Clear-Com HME DX210 Digital Wireless Intercom

by Richelle Thompson
in Audio

The Clear-com HME DX210
The Clear-com HME DX210
A long look at the Clear-Com HME DX210

During November and December, I had the opportunity to field test Clear-Com’s latest wireless system: the HME DX210. The HME DX210 is a two-channel intercom system that operates in the 2.4GHz band. Its basic setup consists of a 1RU base station (BS210), beltpacks (BP210) and an all-in-one wireless headset (WH210). In addition to testing the system amongst the audio crew, we also let our stage ops have at it, using the system in the run of our holiday musical, A Christmas Memory.

Integration was a concern—our hardwire system is RTS. Clear-Com boasted an easy, adaptor-free integration and sure enough, one standard mic cable patch and one mash of a “System Select” button on the back of the BS210 later, we were in business. The BS210 easily switches between single and dual channel transmission. In single channel use, the packs transmit on either channel button so the operator doesn’t have to worry about hitting the “right” button. The base station also offers an auxiliary audio input for program or other audio feed. Four co-located base stations can be used together for a total of 16 hands free-units in “full duplex mode.” Throughout our test the reception was clear and the signal quality remained strong, with good coverage.

The BP210 beltpack for the system is small and incredibly lightweight. If you’re worried about it getting mashed backstage, the beltpack comes with a santoprene rubber beltpack pouch that provides both protection for the pack and a belt clip. It’s a good fit, too. The beltpack locks securely into the pouch and the buttons, while bump-proofed by the pouch, are still easily accessible.

Pairing beltpacks and base stations isn’t intuitive, but it is simple. With the base station on and packs off, press the“REG” on the base station, then power up a pack while holding the "ISO" button—one pack at a time. The units automatically find each other and determine send and receive frequencies. The process is similar to—and as easy as—using the sync feature of a wireless mic.

In addition to beltpacks we tested the WH210 “all-in-one” headset. I’ll admit, originally I was skeptical. I was concerned about how heavy the unit would be, but at 6 ounces it’s no heavier—and probably even lighter—than many other headsets I’ve worn. Certainly I’ve worn heavier corded headsets in my time. Since they were so light, I then got worried they’d be fragile. They weren’t. They felt sturdy and survived tech rehearsals and the run without a problem. My stage ops, particularly the fly crew, have a big problem ripping headset cables—this unit took away that issue entirely and survived their handling.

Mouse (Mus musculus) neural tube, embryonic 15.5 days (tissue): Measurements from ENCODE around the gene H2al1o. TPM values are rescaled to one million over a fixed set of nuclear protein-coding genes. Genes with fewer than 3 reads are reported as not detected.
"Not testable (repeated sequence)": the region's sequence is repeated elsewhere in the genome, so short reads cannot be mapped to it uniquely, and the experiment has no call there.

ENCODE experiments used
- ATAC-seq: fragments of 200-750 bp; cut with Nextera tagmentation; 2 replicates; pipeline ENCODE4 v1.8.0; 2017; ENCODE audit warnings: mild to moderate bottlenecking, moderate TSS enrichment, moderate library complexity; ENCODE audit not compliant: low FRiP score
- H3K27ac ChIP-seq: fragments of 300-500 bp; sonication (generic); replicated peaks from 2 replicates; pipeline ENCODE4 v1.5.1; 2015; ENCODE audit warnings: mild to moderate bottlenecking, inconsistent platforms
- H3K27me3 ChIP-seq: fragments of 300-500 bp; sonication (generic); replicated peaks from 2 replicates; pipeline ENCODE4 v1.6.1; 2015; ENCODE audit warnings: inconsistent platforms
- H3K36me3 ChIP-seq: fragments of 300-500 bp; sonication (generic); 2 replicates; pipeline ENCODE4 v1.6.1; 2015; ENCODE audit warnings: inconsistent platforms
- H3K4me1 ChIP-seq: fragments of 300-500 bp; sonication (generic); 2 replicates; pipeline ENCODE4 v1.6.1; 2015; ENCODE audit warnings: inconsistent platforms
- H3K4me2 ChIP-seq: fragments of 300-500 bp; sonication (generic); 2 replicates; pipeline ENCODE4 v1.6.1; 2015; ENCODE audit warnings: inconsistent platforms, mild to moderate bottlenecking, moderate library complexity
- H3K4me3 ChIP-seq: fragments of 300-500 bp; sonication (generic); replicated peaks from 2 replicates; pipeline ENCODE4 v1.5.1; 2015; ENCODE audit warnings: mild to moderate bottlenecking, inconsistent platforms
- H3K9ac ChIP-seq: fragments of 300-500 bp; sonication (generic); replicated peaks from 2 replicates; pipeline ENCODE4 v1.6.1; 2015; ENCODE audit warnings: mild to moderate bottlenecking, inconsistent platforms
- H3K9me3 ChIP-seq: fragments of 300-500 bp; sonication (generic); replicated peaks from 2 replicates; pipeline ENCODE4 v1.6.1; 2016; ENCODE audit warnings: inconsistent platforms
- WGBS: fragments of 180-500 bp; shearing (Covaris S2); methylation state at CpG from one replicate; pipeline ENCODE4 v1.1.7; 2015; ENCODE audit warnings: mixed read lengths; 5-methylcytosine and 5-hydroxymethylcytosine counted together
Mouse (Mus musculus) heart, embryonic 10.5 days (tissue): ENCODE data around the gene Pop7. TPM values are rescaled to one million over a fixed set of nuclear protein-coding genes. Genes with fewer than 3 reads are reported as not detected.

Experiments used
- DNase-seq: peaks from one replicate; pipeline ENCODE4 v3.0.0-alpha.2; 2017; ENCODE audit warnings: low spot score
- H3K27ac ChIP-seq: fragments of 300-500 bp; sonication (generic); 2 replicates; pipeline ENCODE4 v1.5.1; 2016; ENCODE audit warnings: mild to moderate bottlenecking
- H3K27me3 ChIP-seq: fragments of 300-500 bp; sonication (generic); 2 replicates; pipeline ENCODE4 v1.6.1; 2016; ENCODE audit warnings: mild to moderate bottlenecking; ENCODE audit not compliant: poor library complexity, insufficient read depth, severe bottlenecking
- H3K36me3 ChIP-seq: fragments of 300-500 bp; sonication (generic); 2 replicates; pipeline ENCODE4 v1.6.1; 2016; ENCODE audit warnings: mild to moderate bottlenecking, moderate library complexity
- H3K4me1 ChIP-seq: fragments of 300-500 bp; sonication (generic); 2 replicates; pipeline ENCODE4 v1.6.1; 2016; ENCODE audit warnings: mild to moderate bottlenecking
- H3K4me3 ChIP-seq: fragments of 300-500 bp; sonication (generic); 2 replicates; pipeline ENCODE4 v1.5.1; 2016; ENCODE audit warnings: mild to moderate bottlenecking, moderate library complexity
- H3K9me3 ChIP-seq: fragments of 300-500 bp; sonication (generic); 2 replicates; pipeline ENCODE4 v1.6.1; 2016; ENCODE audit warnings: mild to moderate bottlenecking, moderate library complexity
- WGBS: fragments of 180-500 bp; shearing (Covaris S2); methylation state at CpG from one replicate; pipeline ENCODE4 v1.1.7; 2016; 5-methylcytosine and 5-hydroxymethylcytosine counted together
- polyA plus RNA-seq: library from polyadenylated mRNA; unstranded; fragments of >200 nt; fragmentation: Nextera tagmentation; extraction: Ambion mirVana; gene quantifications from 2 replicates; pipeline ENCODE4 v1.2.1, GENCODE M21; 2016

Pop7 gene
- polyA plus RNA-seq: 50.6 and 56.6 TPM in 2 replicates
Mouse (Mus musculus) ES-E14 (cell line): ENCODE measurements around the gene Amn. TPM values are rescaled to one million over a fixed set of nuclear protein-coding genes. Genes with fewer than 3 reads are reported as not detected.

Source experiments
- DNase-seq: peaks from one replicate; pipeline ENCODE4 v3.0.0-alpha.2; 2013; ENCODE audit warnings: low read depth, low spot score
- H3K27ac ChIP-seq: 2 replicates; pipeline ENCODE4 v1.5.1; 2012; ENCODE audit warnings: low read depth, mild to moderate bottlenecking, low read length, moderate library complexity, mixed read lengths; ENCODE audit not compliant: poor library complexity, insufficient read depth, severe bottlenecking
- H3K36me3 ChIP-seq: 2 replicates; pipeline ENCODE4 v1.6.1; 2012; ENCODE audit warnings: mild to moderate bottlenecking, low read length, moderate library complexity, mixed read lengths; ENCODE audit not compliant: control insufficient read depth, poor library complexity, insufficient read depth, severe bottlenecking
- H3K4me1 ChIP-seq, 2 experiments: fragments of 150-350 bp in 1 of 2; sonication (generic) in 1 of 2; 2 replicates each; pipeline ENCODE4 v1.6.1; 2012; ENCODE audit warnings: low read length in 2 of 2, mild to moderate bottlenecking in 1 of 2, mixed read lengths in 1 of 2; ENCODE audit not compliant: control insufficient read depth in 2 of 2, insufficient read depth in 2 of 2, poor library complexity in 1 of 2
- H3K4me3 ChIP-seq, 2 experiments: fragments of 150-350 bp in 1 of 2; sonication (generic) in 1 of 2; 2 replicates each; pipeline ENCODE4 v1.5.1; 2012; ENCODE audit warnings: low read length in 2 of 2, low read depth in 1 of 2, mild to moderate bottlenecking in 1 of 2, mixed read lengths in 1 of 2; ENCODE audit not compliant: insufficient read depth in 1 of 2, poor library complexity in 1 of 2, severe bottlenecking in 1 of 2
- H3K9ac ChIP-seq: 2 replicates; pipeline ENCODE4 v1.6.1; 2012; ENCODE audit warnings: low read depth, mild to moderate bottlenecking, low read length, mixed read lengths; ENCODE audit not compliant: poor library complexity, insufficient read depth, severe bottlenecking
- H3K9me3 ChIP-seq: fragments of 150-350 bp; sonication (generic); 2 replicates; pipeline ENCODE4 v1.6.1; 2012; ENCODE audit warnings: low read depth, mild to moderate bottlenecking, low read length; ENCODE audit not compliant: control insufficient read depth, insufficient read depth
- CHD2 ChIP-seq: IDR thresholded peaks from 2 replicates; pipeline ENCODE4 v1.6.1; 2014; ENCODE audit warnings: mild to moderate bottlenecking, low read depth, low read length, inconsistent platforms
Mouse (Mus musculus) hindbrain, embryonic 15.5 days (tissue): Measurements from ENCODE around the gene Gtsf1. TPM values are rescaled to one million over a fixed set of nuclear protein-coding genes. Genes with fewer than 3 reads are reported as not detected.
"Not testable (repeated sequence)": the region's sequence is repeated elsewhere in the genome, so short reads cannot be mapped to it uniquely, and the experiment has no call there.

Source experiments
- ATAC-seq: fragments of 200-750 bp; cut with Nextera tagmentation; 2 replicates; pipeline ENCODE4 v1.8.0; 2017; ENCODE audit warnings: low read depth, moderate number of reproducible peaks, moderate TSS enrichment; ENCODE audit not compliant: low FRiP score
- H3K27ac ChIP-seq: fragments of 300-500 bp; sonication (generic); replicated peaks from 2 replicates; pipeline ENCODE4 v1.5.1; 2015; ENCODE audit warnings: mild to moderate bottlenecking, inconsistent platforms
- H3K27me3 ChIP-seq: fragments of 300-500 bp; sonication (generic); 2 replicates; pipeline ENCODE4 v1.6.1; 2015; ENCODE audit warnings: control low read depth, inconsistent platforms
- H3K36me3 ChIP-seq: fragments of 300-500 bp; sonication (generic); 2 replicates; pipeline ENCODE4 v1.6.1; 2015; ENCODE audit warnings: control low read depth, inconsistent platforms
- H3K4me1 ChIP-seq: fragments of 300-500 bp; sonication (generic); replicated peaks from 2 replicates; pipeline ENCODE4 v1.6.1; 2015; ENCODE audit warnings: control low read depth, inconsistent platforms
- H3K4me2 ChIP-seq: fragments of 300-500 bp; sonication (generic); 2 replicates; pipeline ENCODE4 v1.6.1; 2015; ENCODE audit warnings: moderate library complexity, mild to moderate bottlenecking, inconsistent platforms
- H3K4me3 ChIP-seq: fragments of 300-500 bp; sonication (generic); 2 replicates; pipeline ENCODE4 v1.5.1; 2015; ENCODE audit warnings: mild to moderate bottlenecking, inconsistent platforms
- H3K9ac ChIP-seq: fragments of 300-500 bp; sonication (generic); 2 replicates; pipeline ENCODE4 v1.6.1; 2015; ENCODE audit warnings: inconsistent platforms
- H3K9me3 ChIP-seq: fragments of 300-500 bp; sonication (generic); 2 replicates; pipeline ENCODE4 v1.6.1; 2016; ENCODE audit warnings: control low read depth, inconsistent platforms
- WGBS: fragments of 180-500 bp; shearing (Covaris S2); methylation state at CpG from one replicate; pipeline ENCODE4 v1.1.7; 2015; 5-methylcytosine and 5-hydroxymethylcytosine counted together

One feature I liked but my director didn’t is that the WH210 has two color changing LED’s—one on the ear piece, the other on the mic boom—that indicate when talk is active. (Green for active, red for inactive.) The LED was so bright that my director and lighting designer could see it through a scrim panel during a blackout/scene change like a bright red firefly. We taped over the LED’s so the op wouldn’t become a floating specter behind the scrim. Still, I was a big fan of the all-in-one WH210 unit. [Clear-Com responds that the LED's can be turned off, forgoing the need for tape. -ed.]

Both BP210 and WH210 units use the BAT41 rechargeable battery, which is among the smallest of rechargeable units I’ve seen, easy to pop in and out of either all-in-one or belt back with a sliding release latch. The AC40A battery charger has four charging slots. Each have a yellow “Ready” LED, a red “Charging” LED and a green LED when the battery is fully-charged. Batteries take 2.5 hours from zero to full charge. The station has 6 storage slots for charged batteries—a great way to track batteries ready for use.

The only aspect of the system that I didn’t care for is the beltpack-to-headset adapter. Unlike previous Clear-Com systems I’ve used that take a standard female 4-pin XLR, the DX210 was designed with a mini 4-pin in the packs. This saves space in beltpack’s housing, but means an adapter is necessary. As adapters go, the one Clear-Com includes is pretty respectable—but I would rather be able to plug directly in.

Something to pay attention to if considering this system is that it is completely user definable. Namely, you buy just what you need—not only are the base station and beltpacks sold individually, but so are the charging station, batteries, belt pouches, adapters, headsets, etc. Make sure you have all the components you’ll need on your list before ordering!
While we put the beltpacks and headsets through stress tests and heavy usage, we barely scratched the surface of what the HME DX210 can be configured to do. It’s a powerful system for someone who wants more than our simple ‘com setup, but also provided a reliable, quality ‘com for our uses. After our lengthy (two-month) test, we deemed the Clear-Com HME DX210 a great success.

Clear-Com HME DX210
What It Is: Digital wireless intercom system
Who It’s For: Anyone who wants wireless.
Pros: Good signal, rugged headsets, backwards compatible.
Cons: Small beltpack necessitates a beltpack-to-headset adapter
How Much: Depends on system configuration.